Plant Systematics and Evolution

, Volume 300, Issue 9, pp 2019–2027 | Cite as

Conservation and genetics of two Critically Endangered Hispaniolan palms: genetic erosion of Pseudophoenix lediniana in contrast to P. ekmanii

  • Rosa A. Rodríguez-Peña
  • Brett Jestrow
  • William Cinea
  • Alberto Veloz
  • Francisco Jiménez-Rodríguez
  • Ricardo García
  • Alan W. Meerow
  • M. Patrick Griffith
  • Michael Maunder
  • Javier Francisco-Ortega
Original Article


The palm species Pseudophoenix ekmanii (endemic to the Dominican Republic) and P. lediniana (endemic to Haiti) are the only Critically Endangered species (sensu IUCN) of the genus. Results are presented of recent field research and population genetic studies targeting P. lediniana. The field research confirmed that wild plants of P. lediniana are restricted to a single population found along almost inaccessible and unstable limestone cliffs along a ravine in southern Haiti, near Jacmel in the Province of Ouest. The population is composed of six fragments with approximately 71 adults and 2 juveniles. No seedlings were located, and the population is under severe extinction threat because of landslides during the raining season, massive forest clearance, and burns for charcoal extraction and cropping of subsistence staple crops. Seven DNA microsatellite (SSR) loci were used to generate estimates of genetic variation of this species. Approximately one-third of all wild plants (21 individuals) were sampled. Only four of these SSR loci were polymorphic and population genetic coefficients showed that the population is highly inbred. Population genetics results for P. lediniana were compared with those previously published for P. ekmanii. Levels of genetic variation were quantified by number of polymorphic loci and observed heterozygosity. These values were much lower in P. ledinana than in P. ekmanii. The latter species is officially protected in a national park and has several populations, some much larger than that of the P. lediniana population. Differences concerning in situ conservation protection and population size might explain differences for levels of genetic variation between these two Critically Endangered species. Ex situ and in situ strategies for conservation are proposed.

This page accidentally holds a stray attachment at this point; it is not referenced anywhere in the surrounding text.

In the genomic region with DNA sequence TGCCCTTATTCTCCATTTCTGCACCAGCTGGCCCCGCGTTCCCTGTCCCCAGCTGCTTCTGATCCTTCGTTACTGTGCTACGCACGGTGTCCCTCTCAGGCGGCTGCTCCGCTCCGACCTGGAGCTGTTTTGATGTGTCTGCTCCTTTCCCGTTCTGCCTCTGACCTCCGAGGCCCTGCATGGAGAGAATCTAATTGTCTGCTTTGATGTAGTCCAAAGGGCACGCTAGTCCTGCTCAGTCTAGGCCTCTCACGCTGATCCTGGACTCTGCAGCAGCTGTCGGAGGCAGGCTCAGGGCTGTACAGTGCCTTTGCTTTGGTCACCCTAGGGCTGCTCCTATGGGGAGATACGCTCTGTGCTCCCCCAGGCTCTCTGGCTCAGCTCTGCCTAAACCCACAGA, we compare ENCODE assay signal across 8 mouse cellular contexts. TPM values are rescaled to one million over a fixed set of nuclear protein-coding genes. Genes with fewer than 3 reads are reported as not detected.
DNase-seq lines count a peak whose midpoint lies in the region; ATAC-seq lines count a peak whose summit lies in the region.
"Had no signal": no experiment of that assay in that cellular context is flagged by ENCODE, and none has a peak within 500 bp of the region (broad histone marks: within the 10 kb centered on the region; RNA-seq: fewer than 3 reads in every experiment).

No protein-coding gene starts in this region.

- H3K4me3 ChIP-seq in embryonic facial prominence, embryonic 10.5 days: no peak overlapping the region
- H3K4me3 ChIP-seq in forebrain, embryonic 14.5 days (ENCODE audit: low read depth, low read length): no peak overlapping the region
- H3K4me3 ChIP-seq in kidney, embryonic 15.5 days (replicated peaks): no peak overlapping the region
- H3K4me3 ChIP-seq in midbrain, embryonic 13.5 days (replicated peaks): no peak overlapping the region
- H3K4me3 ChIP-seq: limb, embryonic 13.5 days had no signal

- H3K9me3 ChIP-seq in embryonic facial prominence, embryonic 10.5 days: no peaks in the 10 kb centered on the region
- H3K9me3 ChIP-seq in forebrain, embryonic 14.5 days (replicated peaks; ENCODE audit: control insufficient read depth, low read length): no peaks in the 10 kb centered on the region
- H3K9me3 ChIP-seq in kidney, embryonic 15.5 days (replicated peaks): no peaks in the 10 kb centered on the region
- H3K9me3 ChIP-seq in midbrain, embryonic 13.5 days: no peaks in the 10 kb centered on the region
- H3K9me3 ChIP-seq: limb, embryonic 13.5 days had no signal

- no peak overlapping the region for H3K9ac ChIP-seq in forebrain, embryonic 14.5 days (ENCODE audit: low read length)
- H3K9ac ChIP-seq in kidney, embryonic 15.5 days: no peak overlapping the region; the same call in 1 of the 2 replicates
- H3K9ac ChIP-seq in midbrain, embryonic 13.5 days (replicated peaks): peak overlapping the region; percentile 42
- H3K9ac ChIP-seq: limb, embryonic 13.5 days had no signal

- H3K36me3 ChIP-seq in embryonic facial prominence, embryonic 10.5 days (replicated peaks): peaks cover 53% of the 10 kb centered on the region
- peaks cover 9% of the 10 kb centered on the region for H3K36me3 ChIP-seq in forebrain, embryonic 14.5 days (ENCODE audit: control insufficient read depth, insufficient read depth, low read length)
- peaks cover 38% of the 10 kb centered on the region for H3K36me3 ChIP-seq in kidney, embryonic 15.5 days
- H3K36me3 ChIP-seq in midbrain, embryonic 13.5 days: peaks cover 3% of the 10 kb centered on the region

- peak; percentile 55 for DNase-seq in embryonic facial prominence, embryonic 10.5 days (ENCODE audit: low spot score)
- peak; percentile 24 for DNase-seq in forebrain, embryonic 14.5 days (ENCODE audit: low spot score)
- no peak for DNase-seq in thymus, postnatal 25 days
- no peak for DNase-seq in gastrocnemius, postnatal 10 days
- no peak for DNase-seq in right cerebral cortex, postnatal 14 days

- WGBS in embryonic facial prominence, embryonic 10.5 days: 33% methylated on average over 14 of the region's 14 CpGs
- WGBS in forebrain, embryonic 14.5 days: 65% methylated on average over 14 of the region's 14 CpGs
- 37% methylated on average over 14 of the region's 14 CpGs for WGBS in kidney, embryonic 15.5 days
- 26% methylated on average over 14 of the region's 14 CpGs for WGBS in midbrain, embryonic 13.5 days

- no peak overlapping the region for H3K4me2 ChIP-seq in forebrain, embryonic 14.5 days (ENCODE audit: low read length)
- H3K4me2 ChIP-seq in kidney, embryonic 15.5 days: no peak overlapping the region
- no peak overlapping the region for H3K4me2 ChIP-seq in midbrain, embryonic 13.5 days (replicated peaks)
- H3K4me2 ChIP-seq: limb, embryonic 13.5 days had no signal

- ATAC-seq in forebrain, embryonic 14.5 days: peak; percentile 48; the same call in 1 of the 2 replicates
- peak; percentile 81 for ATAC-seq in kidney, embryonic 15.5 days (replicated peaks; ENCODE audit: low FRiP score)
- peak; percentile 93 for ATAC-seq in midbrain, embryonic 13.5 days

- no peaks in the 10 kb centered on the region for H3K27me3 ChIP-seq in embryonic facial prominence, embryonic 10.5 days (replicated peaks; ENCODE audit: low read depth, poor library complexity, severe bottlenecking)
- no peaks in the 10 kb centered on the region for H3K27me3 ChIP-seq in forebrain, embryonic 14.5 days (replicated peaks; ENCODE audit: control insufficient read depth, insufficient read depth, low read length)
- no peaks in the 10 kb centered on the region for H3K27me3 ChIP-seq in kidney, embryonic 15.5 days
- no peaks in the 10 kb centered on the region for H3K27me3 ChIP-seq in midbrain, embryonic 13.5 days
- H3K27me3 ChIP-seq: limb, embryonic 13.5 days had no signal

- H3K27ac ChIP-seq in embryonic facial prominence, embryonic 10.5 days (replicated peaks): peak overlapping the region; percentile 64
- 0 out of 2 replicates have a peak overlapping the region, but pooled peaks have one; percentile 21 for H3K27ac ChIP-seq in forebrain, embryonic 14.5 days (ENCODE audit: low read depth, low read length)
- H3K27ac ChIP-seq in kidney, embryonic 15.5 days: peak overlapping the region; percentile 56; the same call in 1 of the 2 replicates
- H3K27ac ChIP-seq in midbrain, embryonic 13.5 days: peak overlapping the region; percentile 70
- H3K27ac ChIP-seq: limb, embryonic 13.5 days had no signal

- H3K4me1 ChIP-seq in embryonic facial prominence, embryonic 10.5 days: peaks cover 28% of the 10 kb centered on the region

Palms Biodiversity hotspots Caribbean West Indies Threatened species Genetic diversity 



This study was supported by the Mohamed Bin Zayed Species Conservation Fund (project number 11252872). Matching research funds were provided by Fairchild Tropical Botanical Garden. We thank Paul Sharp for their technical assistance. Rosa Rodríguez received support from the Fulbright Foreign Student Program (LASPAU fellowship) and a tuition waiver from FIU. Daniel Gann provided help with the preparation of maps. Our gratitude to Liz Harrison and Nora Oleas for their help with the population genetic analyses. This is contribution 274 of the Tropical Biology Program of FIU. William Cinea arranged all the required collecting, export, and phytosanitary permits to conduct this study.


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Copyright information

© Springer-Verlag Wien 2014

Authors and Affiliations

  • Rosa A. Rodríguez-Peña
    • 1
    • 2
  • Brett Jestrow
    • 2
  • William Cinea
    • 3
  • Alberto Veloz
    • 4
  • Francisco Jiménez-Rodríguez
    • 4
  • Ricardo García
    • 4
  • Alan W. Meerow
    • 5
  • M. Patrick Griffith
    • 6
  • Michael Maunder
    • 1
  • Javier Francisco-Ortega
    • 1
    • 2
  1. 1.Department of Biological Sciences, College of Arts and SciencesFlorida International UniversityMiamiUSA
  2. 2.Kushlan Tropical Biology InstituteFairchild Tropical Botanic GardenMiamiUSA
  3. 3.Jardin Botanique des Cayes, BergeaudCayesHaiti
  4. 4.Jardín Botánico NacionalSanto DomingoDominican Republic
  5. 5.USDA-ARS-SHRS, National Germplasm RepositoryMiamiUSA
  6. 6.Montgomery Botanical CenterMiamiUSA

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